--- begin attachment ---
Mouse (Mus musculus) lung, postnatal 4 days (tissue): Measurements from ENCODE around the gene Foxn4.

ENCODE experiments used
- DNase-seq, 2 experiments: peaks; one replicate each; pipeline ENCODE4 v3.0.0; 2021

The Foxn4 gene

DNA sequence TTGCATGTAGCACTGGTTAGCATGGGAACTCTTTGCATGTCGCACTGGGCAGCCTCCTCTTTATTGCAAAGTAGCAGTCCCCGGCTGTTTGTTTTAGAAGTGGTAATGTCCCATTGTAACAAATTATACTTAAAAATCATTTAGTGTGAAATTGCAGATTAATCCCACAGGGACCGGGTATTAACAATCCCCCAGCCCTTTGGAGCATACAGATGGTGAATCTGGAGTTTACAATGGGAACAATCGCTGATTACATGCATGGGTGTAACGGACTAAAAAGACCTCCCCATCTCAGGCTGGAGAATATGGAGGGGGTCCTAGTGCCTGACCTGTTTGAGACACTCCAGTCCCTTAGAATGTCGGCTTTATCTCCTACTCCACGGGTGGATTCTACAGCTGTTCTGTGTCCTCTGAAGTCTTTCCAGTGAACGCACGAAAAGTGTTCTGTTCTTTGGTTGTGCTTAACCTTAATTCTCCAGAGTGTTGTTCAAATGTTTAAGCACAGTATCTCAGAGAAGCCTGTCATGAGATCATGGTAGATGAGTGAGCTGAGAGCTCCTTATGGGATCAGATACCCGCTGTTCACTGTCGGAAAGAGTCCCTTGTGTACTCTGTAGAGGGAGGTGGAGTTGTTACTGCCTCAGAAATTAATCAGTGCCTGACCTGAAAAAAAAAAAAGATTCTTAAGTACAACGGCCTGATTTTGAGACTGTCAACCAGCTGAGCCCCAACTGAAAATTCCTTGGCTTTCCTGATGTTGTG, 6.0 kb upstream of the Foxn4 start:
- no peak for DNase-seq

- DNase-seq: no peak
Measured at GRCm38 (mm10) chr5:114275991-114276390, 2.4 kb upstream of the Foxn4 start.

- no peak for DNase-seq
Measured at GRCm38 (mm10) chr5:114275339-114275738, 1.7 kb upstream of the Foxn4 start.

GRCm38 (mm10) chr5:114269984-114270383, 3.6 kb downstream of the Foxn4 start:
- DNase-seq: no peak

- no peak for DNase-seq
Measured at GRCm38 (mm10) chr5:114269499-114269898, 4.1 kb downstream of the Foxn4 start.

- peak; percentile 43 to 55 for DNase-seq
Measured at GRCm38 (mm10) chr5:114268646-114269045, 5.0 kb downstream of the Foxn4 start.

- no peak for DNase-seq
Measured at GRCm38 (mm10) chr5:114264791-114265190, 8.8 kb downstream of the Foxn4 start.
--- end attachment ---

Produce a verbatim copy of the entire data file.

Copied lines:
Mouse (Mus musculus) lung, postnatal 4 days (tissue): Measurements from ENCODE around the gene Foxn4.

ENCODE experiments used
- DNase-seq, 2 experiments: peaks; one replicate each; pipeline ENCODE4 v3.0.0; 2021

The Foxn4 gene

DNA sequence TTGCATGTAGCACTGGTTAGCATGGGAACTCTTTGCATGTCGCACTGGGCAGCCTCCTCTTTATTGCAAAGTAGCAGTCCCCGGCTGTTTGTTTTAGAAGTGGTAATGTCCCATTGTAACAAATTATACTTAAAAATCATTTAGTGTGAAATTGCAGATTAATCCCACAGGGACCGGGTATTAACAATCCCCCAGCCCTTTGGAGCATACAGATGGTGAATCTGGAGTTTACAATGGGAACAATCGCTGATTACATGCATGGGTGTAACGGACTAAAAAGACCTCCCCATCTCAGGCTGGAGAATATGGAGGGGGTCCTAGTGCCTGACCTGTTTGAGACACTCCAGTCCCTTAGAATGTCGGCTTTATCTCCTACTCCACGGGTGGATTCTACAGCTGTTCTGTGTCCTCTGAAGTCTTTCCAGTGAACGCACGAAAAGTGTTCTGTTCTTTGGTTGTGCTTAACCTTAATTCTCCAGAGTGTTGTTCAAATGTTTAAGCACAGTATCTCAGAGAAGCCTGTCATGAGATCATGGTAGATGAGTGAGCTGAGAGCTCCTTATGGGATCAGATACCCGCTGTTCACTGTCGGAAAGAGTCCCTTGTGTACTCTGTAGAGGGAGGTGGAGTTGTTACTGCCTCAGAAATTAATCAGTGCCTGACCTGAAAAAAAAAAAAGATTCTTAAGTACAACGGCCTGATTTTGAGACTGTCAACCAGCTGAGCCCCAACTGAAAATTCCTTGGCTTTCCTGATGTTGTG, 6.0 kb upstream of the Foxn4 start:
- no peak for DNase-seq

- DNase-seq: no peak
Measured at GRCm38 (mm10) chr5:114275991-114276390, 2.4 kb upstream of the Foxn4 start.

- no peak for DNase-seq
Measured at GRCm38 (mm10) chr5:114275339-114275738, 1.7 kb upstream of the Foxn4 start.

GRCm38 (mm10) chr5:114269984-114270383, 3.6 kb downstream of the Foxn4 start:
- DNase-seq: no peak

- no peak for DNase-seq
Measured at GRCm38 (mm10) chr5:114269499-114269898, 4.1 kb downstream of the Foxn4 start.

- peak; percentile 43 to 55 for DNase-seq
Measured at GRCm38 (mm10) chr5:114268646-114269045, 5.0 kb downstream of the Foxn4 start.

- no peak for DNase-seq
Measured at GRCm38 (mm10) chr5:114264791-114265190, 8.8 kb downstream of the Foxn4 start.